Machined Parts Help Paralympian 'Monster' Mike Garner Gold
“Monster” Mike Schultz’s life-altering accident happened in 2008 while racing snowmobiles on a snowy, frozen course near Ironwood, in Michigan’s remote Upper Peninsula. A seasoned veteran of racing high-performance snowmobiles, Schultz accelerated to move up in the pack and hit a bump, causing the snowmobile to violently sway from side to side.
“I tried to throttle out of it, but couldn’t save the sled,” Schultz recalled. The machine flung him into the air. He landed feet first. On impact his left knee buckled, hyperextending 180 degrees, “in the wrong direction.” Laying in the snow, bleeding out on the trail, in excruciating pain, “I could see the bottom of my boot laying on my chest.”
As he would find out later, after a nightmarish, two-plus hours’ ride in an ambulance to the nearest trauma hospital in Duluth, Minn., the hyperextension had caused a compound fracture of his tibial plateau, which severed the main artery that supplied blood to his lower leg. The massive trauma and blood loss caused complications and three days later, doctors would amputate his left leg just above the knee.
Yet within months of his surgery, thanks to a prosthetic leg and foot that he designed and built in his garage, “Monster” Mike was back on a snowmobile. Indeed, over the next 12 years, he would go on to become a world-class Paralympic athlete, winning gold and silver medals in the 2018 Paralympic Games, competing in a variety of winter sports, including motocross, snow bike cross, and snowboarding, and winning other gold and silver medals along the way. In fact, he is now a 10-time X Games gold medalist, after returning from the recent Winter X Games 2020 in Aspen, Colorado.
'Monster' Mike and Protolabs Form Partnership
More recently, in preparation for those Aspen X Games, Schultz, a Minnesota native, and our company, formed a partnership. Together, we created components that are a part of his newest cutting-edge prostheses, the Moto Knee and Versa Foot2 system, which enabled him to attain peak performance. As he recently told Fox News: “My prosthetic equipment directly affects my performance, I would not be capable of what I do without it.”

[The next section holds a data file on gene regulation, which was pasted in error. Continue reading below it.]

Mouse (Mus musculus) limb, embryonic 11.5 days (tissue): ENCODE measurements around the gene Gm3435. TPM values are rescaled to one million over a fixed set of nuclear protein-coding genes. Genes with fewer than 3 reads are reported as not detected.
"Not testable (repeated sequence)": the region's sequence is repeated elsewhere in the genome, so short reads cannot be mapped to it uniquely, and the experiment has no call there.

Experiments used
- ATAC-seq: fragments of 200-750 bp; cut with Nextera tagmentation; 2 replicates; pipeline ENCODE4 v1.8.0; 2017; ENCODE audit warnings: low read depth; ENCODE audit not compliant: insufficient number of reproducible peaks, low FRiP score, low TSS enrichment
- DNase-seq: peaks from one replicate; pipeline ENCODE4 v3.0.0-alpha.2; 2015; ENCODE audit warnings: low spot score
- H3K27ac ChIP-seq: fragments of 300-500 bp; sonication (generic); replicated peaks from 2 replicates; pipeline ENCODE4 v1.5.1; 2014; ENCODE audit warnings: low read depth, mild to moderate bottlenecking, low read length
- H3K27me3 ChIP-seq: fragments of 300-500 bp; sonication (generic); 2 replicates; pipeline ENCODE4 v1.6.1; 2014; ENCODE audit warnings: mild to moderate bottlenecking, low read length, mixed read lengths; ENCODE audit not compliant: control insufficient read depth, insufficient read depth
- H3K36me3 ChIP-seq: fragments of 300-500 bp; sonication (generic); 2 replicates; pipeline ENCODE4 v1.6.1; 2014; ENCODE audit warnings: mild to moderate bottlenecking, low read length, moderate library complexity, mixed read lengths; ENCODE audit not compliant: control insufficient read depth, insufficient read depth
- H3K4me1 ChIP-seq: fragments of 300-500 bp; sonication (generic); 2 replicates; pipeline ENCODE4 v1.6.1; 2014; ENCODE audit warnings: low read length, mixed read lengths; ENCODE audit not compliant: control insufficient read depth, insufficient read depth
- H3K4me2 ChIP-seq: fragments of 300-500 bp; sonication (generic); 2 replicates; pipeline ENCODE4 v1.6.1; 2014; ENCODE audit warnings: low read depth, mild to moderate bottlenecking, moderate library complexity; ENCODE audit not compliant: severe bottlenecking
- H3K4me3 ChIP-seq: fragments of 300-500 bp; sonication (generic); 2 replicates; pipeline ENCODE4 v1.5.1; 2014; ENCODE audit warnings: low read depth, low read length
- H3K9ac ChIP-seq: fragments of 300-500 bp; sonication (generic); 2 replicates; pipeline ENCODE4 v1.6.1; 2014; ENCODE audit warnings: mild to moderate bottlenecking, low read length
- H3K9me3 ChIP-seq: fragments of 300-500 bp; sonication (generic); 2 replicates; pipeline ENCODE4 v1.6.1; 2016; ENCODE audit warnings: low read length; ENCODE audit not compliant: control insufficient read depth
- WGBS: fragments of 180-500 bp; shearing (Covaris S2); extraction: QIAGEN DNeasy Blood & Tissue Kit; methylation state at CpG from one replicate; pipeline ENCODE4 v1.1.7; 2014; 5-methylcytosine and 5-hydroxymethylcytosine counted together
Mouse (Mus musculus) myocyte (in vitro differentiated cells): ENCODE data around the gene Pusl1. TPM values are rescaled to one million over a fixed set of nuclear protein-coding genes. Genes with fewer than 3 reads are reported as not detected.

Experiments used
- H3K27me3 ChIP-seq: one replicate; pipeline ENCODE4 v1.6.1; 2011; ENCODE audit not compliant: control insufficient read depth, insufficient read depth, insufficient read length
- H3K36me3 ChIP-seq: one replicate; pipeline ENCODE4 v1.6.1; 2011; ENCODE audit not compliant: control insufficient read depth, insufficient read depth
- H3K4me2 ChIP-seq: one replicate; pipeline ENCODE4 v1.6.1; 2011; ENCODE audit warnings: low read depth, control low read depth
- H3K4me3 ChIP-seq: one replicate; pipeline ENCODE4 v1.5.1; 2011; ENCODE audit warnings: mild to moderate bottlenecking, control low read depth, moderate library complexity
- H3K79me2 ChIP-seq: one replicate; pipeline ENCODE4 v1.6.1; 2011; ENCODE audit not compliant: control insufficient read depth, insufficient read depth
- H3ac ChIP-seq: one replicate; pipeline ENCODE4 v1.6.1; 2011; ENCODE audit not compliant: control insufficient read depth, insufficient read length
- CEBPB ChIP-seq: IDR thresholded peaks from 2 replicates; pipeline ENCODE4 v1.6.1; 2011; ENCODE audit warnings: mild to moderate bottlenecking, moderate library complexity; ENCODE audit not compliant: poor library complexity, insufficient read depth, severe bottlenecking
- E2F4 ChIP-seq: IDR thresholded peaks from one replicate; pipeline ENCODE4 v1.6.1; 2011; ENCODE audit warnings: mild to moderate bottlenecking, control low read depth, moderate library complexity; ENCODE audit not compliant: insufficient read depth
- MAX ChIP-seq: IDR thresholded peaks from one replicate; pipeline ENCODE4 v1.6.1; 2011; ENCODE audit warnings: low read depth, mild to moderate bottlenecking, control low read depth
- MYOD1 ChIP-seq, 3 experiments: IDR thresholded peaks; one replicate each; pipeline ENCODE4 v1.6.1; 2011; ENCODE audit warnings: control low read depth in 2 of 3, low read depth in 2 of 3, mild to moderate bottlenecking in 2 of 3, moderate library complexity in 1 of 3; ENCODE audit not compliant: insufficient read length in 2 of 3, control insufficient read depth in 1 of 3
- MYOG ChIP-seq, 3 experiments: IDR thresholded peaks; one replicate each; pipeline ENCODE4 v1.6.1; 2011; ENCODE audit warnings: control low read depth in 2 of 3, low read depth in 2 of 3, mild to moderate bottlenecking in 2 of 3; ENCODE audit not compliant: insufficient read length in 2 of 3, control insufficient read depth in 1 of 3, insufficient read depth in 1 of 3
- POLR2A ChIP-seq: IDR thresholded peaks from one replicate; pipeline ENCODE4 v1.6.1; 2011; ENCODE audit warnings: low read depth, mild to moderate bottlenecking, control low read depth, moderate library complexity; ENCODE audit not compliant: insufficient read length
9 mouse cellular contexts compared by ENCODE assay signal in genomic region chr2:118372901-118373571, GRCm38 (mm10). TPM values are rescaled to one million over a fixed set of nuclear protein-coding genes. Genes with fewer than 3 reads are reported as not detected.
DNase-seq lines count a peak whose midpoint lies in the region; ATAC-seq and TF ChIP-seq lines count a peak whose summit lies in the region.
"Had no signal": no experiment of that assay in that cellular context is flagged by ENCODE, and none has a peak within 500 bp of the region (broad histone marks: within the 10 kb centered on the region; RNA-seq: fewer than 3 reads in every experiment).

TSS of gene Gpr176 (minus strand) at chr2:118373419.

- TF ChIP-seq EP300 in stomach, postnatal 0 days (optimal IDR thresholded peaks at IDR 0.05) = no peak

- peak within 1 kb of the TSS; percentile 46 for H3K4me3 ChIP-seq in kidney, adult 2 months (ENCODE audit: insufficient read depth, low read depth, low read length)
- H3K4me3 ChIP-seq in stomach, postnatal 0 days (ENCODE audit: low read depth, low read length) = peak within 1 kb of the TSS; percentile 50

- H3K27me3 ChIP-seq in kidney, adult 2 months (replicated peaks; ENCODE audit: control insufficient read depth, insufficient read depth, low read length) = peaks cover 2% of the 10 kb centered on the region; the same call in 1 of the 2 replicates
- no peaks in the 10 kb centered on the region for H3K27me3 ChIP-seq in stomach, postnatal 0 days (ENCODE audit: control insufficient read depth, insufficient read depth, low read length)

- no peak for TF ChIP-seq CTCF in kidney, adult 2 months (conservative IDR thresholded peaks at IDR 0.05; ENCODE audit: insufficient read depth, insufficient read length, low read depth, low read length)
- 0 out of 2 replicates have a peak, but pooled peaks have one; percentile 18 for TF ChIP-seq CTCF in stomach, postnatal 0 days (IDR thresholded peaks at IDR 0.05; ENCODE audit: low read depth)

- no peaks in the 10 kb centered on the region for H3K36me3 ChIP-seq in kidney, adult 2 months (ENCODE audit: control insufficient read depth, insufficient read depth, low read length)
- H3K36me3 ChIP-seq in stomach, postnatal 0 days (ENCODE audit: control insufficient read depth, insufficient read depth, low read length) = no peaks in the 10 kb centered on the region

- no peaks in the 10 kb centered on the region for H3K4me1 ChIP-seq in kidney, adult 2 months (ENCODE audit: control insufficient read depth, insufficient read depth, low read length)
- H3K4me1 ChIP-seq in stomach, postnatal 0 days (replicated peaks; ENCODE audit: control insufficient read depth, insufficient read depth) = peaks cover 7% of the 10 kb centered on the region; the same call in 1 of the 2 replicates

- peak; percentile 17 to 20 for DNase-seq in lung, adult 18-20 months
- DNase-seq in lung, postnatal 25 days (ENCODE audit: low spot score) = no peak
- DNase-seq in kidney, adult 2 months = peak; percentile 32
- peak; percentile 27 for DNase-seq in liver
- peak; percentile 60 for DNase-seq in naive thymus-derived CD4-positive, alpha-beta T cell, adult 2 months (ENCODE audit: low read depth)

In those years competing in adaptive sporting events, Schultz said he recognized that many other amputees could benefit from the equipment he was working on. Accordingly, in 2010, he formed BioDapt, a company that designs, manufactures, and distributes high-performance lower limb prosthetic components used for action sports and activities with similar physical demands.
In fact, at the Paralympic Games in 2018 (in South Korea), Schultz said 15 athletes were wearing equipment that he and BioDapt had made for them, and 11 of those won medals. “That’s extremely rewarding,” Schultz explained recently at a meeting with some of our company’s employees. “What a great opportunity to help other athletes.”
Machined Aluminum Parts Deliver Solution
For the parts for his Moto Knee and Versa Foot 2 system, Schultz turned to our CNC machining service and to aluminum 6061. Aluminum was chosen because of its lightweight yet durable nature and its high-level of corrosion resistance. The parts we manufactured are actually a combination of redesigned components, intended to be more durable, and completely new designs to allow Schultz to have a more natural range of motion between his knee and foot.
Schultz said he appreciated our “quick and reliable turnaround on quality, machined parts,” both for prototyping and for “on-demand production parts that are ready for competition.”
Case in point: As he told our employee group recently, as he prepared for the Aspen X Games, he was working on the complex, custom linkage system of the prostheses that connected the foot system to the knee.
“I really was working to upgrade to a smaller, lighter weight, system, with a better fit and finish, to gain more flex range with both the ankle and knee, working with a BioDapt designer on last-minute changes on all of this and then sending to Protolabs for quick-turnaround parts.”
The final adjustments were sent to Protolabs on a Saturday night, with the intent of getting the parts machined overnight. And, in fact, the parts were delivered on Sunday morning, enabling Schultz to leave the following day for the X Games. “So, talk about service, that’s pretty incredible,” Schultz told the employee group with a smile.
He also made a point to remind our group of how our industry does indeed touch people. “It’s pretty awesome what I get to do with my company, it helps me help others. I get to compete and also to help other adaptive athletes. That’s what is so great about our industry. With modern manufacturing and design, we get to create these awesome tools.”